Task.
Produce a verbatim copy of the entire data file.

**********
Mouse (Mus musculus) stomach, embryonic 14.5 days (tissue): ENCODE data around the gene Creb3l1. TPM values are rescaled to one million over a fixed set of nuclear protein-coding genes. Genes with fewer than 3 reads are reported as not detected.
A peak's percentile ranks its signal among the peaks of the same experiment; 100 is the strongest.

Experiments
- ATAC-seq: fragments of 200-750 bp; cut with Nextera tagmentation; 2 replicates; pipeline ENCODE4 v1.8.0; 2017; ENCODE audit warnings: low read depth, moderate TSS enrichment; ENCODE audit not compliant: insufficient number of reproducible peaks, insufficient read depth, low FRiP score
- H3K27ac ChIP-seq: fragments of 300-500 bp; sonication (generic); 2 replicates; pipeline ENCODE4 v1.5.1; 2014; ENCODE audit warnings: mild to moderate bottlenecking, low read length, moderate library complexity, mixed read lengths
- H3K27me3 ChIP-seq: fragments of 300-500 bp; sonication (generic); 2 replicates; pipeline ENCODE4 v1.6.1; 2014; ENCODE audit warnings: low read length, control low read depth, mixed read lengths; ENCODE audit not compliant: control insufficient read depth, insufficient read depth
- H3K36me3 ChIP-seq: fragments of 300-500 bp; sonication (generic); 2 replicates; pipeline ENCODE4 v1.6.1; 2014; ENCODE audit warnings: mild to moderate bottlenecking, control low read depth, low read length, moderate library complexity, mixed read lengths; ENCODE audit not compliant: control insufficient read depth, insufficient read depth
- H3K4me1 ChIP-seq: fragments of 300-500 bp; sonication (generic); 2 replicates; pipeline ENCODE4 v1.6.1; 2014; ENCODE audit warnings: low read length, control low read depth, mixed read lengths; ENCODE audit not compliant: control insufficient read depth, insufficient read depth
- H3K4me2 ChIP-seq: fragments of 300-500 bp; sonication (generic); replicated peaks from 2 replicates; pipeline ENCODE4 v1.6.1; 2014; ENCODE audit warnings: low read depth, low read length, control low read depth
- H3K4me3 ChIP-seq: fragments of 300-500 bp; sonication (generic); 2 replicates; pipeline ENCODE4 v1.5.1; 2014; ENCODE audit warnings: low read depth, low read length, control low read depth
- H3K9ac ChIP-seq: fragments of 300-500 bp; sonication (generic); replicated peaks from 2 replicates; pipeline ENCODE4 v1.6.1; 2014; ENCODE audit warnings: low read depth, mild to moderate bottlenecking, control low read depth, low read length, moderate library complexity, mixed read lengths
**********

Mouse (Mus musculus) stomach, embryonic 14.5 days (tissue): ENCODE data around the gene Creb3l1. TPM values are rescaled to one million over a fixed set of nuclear protein-coding genes. Genes with fewer than 3 reads are reported as not detected.
A peak's percentile ranks its signal among the peaks of the same experiment; 100 is the strongest.

Experiments
- ATAC-seq: fragments of 200-750 bp; cut with Nextera tagmentation; 2 replicates; pipeline ENCODE4 v1.8.0; 2017; ENCODE audit warnings: low read depth, moderate TSS enrichment; ENCODE audit not compliant: insufficient number of reproducible peaks, insufficient read depth, low FRiP score
- H3K27ac ChIP-seq: fragments of 300-500 bp; sonication (generic); 2 replicates; pipeline ENCODE4 v1.5.1; 2014; ENCODE audit warnings: mild to moderate bottlenecking, low read length, moderate library complexity, mixed read lengths
- H3K27me3 ChIP-seq: fragments of 300-500 bp; sonication (generic); 2 replicates; pipeline ENCODE4 v1.6.1; 2014; ENCODE audit warnings: low read length, control low read depth, mixed read lengths; ENCODE audit not compliant: control insufficient read depth, insufficient read depth
- H3K36me3 ChIP-seq: fragments of 300-500 bp; sonication (generic); 2 replicates; pipeline ENCODE4 v1.6.1; 2014; ENCODE audit warnings: mild to moderate bottlenecking, control low read depth, low read length, moderate library complexity, mixed read lengths; ENCODE audit not compliant: control insufficient read depth, insufficient read depth
- H3K4me1 ChIP-seq: fragments of 300-500 bp; sonication (generic); 2 replicates; pipeline ENCODE4 v1.6.1; 2014; ENCODE audit warnings: low read length, control low read depth, mixed read lengths; ENCODE audit not compliant: control insufficient read depth, insufficient read depth
- H3K4me2 ChIP-seq: fragments of 300-500 bp; sonication (generic); replicated peaks from 2 replicates; pipeline ENCODE4 v1.6.1; 2014; ENCODE audit warnings: low read depth, low read length, control low read depth
- H3K4me3 ChIP-seq: fragments of 300-500 bp; sonication (generic); 2 replicates; pipeline ENCODE4 v1.5.1; 2014; ENCODE audit warnings: low read depth, low read length, control low read depth
- H3K9ac ChIP-seq: fragments of 300-500 bp; sonication (generic); replicated peaks from 2 replicates; pipeline ENCODE4 v1.6.1; 2014; ENCODE audit warnings: low read depth, mild to moderate bottlenecking, control low read depth, low read length, moderate library complexity, mixed read lengths